NAD is a key player in energy metabolism. Specifically, NAD helps convert glucose into adenosine triphosphate (ATP), the primary energy source for cells. During this process, NAD+ is converted to NADH, which then passes electrons to the electron transport chain, ultimately generating ATP.
In addition to its role in energy metabolism, NAD is also involved in DNA repair and gene expression. One of the enzymes involved in repairing DNA damage is PARP (Poly-ADP Ribose Polymerase). PARP requires NAD as a cofactor. When DNA is damaged, PARP is activated and consumes NAD to facilitate the repair process.
NAD is a vital cofactor for sirtuins, a group of enzymes involved in gene expression. Sirtuins rely on NAD to function properly, and the availability of NAD influences their activity, thus impacting cellular processes linked to aging and disease.
As we age, our bodies become less efficient at producing NAD. This inefficiency can lead to age-related issues and a variety of diseases.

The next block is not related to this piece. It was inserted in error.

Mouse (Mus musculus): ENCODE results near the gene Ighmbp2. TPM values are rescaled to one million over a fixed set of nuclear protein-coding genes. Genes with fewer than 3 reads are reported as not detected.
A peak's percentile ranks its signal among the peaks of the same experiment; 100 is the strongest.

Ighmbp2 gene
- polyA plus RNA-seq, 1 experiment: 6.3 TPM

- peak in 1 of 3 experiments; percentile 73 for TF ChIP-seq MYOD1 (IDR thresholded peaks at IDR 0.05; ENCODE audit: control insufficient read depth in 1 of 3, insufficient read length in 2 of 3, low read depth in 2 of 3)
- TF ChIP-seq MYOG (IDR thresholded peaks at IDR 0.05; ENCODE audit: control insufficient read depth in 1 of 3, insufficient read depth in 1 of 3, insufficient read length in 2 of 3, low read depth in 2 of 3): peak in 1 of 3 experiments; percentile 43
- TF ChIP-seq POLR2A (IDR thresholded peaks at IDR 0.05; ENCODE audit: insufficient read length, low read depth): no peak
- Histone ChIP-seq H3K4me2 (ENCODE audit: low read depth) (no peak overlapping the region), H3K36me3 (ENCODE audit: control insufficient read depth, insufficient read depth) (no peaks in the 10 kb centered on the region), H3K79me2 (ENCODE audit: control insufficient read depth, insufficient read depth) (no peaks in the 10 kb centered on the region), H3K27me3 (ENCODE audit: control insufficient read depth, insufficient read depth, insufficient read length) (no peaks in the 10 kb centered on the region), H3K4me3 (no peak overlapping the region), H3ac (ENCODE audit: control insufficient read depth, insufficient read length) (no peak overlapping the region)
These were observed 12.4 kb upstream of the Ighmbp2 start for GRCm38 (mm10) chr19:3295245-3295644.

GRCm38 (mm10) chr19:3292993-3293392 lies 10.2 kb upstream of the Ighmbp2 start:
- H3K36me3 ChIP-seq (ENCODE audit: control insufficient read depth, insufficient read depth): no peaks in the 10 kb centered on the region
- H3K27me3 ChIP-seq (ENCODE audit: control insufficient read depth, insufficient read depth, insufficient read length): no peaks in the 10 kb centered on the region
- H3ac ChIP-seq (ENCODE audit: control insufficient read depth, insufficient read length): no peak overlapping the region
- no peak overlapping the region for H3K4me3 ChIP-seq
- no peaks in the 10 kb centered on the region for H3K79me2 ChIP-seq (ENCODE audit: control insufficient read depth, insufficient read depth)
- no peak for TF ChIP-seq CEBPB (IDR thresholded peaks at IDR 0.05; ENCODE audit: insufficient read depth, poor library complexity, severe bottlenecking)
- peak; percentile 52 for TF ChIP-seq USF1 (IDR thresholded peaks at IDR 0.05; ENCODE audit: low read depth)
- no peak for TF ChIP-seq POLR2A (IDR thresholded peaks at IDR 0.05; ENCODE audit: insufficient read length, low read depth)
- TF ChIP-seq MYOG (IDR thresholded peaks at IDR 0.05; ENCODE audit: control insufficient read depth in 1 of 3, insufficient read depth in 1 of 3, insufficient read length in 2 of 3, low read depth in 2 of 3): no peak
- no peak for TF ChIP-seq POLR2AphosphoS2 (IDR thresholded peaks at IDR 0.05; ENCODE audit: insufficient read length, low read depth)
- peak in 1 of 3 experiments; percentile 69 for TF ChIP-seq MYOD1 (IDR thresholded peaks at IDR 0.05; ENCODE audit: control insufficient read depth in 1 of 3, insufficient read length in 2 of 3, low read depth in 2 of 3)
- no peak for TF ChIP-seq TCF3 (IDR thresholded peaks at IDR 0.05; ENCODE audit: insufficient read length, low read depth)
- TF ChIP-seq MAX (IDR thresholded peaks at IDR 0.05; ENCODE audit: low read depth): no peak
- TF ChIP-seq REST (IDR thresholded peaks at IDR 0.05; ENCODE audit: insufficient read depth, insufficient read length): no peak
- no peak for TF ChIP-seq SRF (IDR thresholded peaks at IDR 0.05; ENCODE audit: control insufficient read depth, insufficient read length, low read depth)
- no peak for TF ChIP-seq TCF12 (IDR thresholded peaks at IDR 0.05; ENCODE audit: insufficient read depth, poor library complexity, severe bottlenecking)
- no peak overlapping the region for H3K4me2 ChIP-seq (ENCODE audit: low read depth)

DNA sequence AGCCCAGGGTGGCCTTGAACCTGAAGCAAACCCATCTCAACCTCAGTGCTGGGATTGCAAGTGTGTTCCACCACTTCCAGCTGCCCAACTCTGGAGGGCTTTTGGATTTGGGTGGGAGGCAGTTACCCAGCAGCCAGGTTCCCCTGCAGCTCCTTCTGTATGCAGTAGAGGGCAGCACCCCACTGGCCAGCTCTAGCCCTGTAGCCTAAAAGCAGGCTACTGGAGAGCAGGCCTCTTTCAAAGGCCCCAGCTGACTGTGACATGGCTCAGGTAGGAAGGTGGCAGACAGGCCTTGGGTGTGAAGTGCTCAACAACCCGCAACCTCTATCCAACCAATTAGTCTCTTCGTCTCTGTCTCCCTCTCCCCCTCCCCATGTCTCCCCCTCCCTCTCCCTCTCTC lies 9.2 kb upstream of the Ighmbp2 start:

Low NAD levels have been linked to several age-related diseases, including Alzheimer’s disease, Parkinson’s disease, and cancer. When NAD levels decrease, it can affect the function of mitochondria (the cell’s powerhouse), reduce energy production, and impair DNA repair abilities.
What Are the Health Benefits of NAD?
- Boosting energy levels: NAD plays a crucial role in cellular metabolism and energy production, helping convert food into usable energy (ATP). By supporting energy production, NAD can enhance overall energy levels and improve physical performance.
- Potentially slowing aging: Our bodies produce less NAD as we age, which may contribute to age-related decline. Boosting NAD levels through supplements or lifestyle interventions may slow down certain age-related changes.
- Supporting cognitive function: NAD may have neuroprotective effects. It may help to protect neurons from damage caused by oxidative stress and inflammation, improving cognitive abilities.
- Protecting against cardiovascular problems: NAD may positively impact the cardiovascular system. It may help regulate blood flow and contribute to maintaining optimal heart health.